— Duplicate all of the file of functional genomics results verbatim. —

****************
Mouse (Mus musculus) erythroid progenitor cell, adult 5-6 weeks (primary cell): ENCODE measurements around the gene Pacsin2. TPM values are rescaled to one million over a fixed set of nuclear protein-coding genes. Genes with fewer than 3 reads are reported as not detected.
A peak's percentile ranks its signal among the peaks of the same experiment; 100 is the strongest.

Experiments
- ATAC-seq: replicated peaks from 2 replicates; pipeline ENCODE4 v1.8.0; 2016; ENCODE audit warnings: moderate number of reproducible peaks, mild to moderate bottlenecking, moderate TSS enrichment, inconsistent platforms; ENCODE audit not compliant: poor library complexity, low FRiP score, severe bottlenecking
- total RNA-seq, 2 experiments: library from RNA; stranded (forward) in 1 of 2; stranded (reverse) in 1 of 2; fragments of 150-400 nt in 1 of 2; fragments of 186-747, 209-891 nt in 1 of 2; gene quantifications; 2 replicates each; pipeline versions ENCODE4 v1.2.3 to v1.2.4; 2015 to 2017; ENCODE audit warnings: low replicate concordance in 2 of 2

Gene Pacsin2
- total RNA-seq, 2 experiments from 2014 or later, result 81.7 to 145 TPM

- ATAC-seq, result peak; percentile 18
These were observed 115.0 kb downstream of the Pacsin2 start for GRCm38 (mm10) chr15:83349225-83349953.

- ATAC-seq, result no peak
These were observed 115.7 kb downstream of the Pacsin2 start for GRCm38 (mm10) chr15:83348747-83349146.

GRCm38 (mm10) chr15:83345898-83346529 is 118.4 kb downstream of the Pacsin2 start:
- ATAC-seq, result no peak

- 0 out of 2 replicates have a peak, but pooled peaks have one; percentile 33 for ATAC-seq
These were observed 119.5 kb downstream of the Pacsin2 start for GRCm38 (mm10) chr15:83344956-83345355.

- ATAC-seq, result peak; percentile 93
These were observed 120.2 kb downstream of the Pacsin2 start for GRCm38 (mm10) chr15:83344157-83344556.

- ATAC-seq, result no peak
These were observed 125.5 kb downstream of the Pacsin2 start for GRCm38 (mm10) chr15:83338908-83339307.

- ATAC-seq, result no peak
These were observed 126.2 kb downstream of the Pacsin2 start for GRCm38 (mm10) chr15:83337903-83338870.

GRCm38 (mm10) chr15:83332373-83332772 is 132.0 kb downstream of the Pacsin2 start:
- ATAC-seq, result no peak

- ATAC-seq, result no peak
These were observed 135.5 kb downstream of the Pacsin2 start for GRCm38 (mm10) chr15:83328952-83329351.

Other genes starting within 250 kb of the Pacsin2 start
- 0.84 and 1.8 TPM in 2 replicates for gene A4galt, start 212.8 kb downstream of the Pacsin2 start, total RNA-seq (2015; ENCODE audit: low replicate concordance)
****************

Mouse (Mus musculus) erythroid progenitor cell, adult 5-6 weeks (primary cell): ENCODE measurements around the gene Pacsin2. TPM values are rescaled to one million over a fixed set of nuclear protein-coding genes. Genes with fewer than 3 reads are reported as not detected.
A peak's percentile ranks its signal among the peaks of the same experiment; 100 is the strongest.

Experiments
- ATAC-seq: replicated peaks from 2 replicates; pipeline ENCODE4 v1.8.0; 2016; ENCODE audit warnings: moderate number of reproducible peaks, mild to moderate bottlenecking, moderate TSS enrichment, inconsistent platforms; ENCODE audit not compliant: poor library complexity, low FRiP score, severe bottlenecking
- total RNA-seq, 2 experiments: library from RNA; stranded (forward) in 1 of 2; stranded (reverse) in 1 of 2; fragments of 150-400 nt in 1 of 2; fragments of 186-747, 209-891 nt in 1 of 2; gene quantifications; 2 replicates each; pipeline versions ENCODE4 v1.2.3 to v1.2.4; 2015 to 2017; ENCODE audit warnings: low replicate concordance in 2 of 2

Gene Pacsin2
- total RNA-seq, 2 experiments from 2014 or later, result 81.7 to 145 TPM

- ATAC-seq, result peak; percentile 18
These were observed 115.0 kb downstream of the Pacsin2 start for GRCm38 (mm10) chr15:83349225-83349953.

- ATAC-seq, result no peak
These were observed 115.7 kb downstream of the Pacsin2 start for GRCm38 (mm10) chr15:83348747-83349146.

GRCm38 (mm10) chr15:83345898-83346529 is 118.4 kb downstream of the Pacsin2 start:
- ATAC-seq, result no peak

- 0 out of 2 replicates have a peak, but pooled peaks have one; percentile 33 for ATAC-seq
These were observed 119.5 kb downstream of the Pacsin2 start for GRCm38 (mm10) chr15:83344956-83345355.

- ATAC-seq, result peak; percentile 93
These were observed 120.2 kb downstream of the Pacsin2 start for GRCm38 (mm10) chr15:83344157-83344556.

- ATAC-seq, result no peak
These were observed 125.5 kb downstream of the Pacsin2 start for GRCm38 (mm10) chr15:83338908-83339307.

- ATAC-seq, result no peak
These were observed 126.2 kb downstream of the Pacsin2 start for GRCm38 (mm10) chr15:83337903-83338870.

GRCm38 (mm10) chr15:83332373-83332772 is 132.0 kb downstream of the Pacsin2 start:
- ATAC-seq, result no peak

- ATAC-seq, result no peak
These were observed 135.5 kb downstream of the Pacsin2 start for GRCm38 (mm10) chr15:83328952-83329351.

Other genes starting within 250 kb of the Pacsin2 start
- 0.84 and 1.8 TPM in 2 replicates for gene A4galt, start 212.8 kb downstream of the Pacsin2 start, total RNA-seq (2015; ENCODE audit: low replicate concordance)